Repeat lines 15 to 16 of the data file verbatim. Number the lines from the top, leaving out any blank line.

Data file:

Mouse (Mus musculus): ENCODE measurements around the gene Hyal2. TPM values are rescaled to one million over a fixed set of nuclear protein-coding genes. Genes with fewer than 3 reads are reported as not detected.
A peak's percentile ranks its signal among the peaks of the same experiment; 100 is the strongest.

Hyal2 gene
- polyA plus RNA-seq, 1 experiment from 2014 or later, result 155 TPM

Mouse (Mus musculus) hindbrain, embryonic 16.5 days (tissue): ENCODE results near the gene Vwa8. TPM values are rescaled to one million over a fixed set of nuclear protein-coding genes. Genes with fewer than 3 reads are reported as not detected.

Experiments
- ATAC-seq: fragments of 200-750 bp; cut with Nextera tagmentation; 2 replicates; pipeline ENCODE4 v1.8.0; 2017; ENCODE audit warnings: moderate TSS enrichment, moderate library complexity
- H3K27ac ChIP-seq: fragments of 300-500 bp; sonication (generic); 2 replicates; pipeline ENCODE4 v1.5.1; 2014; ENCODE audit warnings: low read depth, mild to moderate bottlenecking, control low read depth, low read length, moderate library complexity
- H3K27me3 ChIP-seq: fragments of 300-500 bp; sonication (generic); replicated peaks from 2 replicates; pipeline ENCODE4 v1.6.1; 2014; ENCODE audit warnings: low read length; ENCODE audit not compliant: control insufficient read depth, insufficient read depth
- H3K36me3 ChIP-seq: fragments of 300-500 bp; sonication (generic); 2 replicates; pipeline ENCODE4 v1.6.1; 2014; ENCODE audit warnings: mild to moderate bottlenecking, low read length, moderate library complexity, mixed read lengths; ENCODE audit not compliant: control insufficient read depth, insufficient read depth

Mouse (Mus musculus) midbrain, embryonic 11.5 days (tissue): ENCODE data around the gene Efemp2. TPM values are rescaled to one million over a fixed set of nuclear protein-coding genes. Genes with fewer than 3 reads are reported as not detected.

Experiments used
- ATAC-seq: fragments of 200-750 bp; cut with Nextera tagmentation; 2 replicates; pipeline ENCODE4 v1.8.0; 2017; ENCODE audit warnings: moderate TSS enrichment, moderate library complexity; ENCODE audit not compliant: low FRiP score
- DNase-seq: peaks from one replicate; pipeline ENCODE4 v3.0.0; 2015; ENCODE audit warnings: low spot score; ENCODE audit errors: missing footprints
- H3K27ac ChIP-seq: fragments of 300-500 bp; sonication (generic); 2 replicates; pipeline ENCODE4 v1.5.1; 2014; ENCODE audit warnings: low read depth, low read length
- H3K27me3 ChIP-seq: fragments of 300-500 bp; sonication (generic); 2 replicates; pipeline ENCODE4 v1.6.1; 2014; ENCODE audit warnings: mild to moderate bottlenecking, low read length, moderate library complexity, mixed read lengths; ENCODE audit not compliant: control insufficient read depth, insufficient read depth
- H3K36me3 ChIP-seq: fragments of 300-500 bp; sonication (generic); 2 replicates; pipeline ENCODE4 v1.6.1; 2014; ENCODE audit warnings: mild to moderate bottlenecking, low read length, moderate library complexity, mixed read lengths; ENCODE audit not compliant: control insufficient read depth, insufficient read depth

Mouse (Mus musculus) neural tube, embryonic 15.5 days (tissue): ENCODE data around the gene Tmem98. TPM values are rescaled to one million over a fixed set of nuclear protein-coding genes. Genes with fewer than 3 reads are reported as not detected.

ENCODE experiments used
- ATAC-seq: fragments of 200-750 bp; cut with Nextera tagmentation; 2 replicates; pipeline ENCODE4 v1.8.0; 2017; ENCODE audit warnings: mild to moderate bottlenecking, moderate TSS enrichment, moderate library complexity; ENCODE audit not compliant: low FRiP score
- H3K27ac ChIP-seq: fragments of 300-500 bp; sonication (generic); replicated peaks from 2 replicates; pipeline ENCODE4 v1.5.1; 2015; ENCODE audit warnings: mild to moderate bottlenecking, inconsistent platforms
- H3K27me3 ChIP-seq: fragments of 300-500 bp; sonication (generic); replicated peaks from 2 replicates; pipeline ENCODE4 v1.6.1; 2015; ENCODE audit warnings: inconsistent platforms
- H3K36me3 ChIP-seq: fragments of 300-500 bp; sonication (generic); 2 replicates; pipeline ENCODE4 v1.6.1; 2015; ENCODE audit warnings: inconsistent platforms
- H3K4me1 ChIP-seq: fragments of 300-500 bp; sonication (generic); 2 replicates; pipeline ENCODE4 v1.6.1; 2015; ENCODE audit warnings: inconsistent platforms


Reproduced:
- H3K27ac ChIP-seq: fragments of 300-500 bp; sonication (generic); 2 replicates; pipeline ENCODE4 v1.5.1; 2014; ENCODE audit warnings: low read depth, low read length
- H3K27me3 ChIP-seq: fragments of 300-500 bp; sonication (generic); 2 replicates; pipeline ENCODE4 v1.6.1; 2014; ENCODE audit warnings: mild to moderate bottlenecking, low read length, moderate library complexity, mixed read lengths; ENCODE audit not compliant: control insufficient read depth, insufficient read depth